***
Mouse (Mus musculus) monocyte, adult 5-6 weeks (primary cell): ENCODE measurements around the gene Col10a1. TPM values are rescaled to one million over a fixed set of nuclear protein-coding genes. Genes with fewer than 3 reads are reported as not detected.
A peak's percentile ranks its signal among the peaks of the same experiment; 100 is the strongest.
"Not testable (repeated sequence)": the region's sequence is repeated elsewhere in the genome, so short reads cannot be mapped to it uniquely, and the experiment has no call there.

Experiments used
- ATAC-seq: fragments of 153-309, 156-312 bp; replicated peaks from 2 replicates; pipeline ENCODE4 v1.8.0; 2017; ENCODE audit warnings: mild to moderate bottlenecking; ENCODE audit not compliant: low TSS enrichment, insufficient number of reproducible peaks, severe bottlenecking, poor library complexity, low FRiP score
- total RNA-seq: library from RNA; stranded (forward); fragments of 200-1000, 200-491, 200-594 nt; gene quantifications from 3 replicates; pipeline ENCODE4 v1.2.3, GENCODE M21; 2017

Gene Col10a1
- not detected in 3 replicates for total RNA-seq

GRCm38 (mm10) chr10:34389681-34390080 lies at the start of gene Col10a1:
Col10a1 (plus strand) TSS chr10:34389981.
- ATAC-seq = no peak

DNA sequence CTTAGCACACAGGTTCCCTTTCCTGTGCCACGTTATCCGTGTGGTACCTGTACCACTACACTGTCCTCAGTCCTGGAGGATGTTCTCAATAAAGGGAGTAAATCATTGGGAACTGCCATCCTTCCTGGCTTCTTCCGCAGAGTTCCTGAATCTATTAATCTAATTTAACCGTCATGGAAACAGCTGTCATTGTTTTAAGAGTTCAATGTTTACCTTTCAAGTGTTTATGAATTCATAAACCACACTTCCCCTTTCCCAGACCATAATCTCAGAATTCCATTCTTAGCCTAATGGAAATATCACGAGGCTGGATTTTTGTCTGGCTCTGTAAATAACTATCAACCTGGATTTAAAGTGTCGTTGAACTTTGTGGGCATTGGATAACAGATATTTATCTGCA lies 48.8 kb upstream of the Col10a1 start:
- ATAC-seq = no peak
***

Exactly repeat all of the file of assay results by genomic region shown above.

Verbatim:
Mouse (Mus musculus) monocyte, adult 5-6 weeks (primary cell): ENCODE measurements around the gene Col10a1. TPM values are rescaled to one million over a fixed set of nuclear protein-coding genes. Genes with fewer than 3 reads are reported as not detected.
A peak's percentile ranks its signal among the peaks of the same experiment; 100 is the strongest.
"Not testable (repeated sequence)": the region's sequence is repeated elsewhere in the genome, so short reads cannot be mapped to it uniquely, and the experiment has no call there.

Experiments used
- ATAC-seq: fragments of 153-309, 156-312 bp; replicated peaks from 2 replicates; pipeline ENCODE4 v1.8.0; 2017; ENCODE audit warnings: mild to moderate bottlenecking; ENCODE audit not compliant: low TSS enrichment, insufficient number of reproducible peaks, severe bottlenecking, poor library complexity, low FRiP score
- total RNA-seq: library from RNA; stranded (forward); fragments of 200-1000, 200-491, 200-594 nt; gene quantifications from 3 replicates; pipeline ENCODE4 v1.2.3, GENCODE M21; 2017

Gene Col10a1
- not detected in 3 replicates for total RNA-seq

GRCm38 (mm10) chr10:34389681-34390080 lies at the start of gene Col10a1:
Col10a1 (plus strand) TSS chr10:34389981.
- ATAC-seq = no peak

DNA sequence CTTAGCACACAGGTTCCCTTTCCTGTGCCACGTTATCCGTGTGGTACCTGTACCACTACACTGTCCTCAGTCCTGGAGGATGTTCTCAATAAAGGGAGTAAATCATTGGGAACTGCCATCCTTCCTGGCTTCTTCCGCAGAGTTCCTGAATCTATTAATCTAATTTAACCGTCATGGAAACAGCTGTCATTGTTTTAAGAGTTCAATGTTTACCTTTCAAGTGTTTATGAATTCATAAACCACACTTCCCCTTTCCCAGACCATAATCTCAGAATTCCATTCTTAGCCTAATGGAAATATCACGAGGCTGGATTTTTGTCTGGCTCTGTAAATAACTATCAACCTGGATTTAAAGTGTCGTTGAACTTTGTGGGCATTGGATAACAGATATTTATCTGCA lies 48.8 kb upstream of the Col10a1 start:
- ATAC-seq = no peak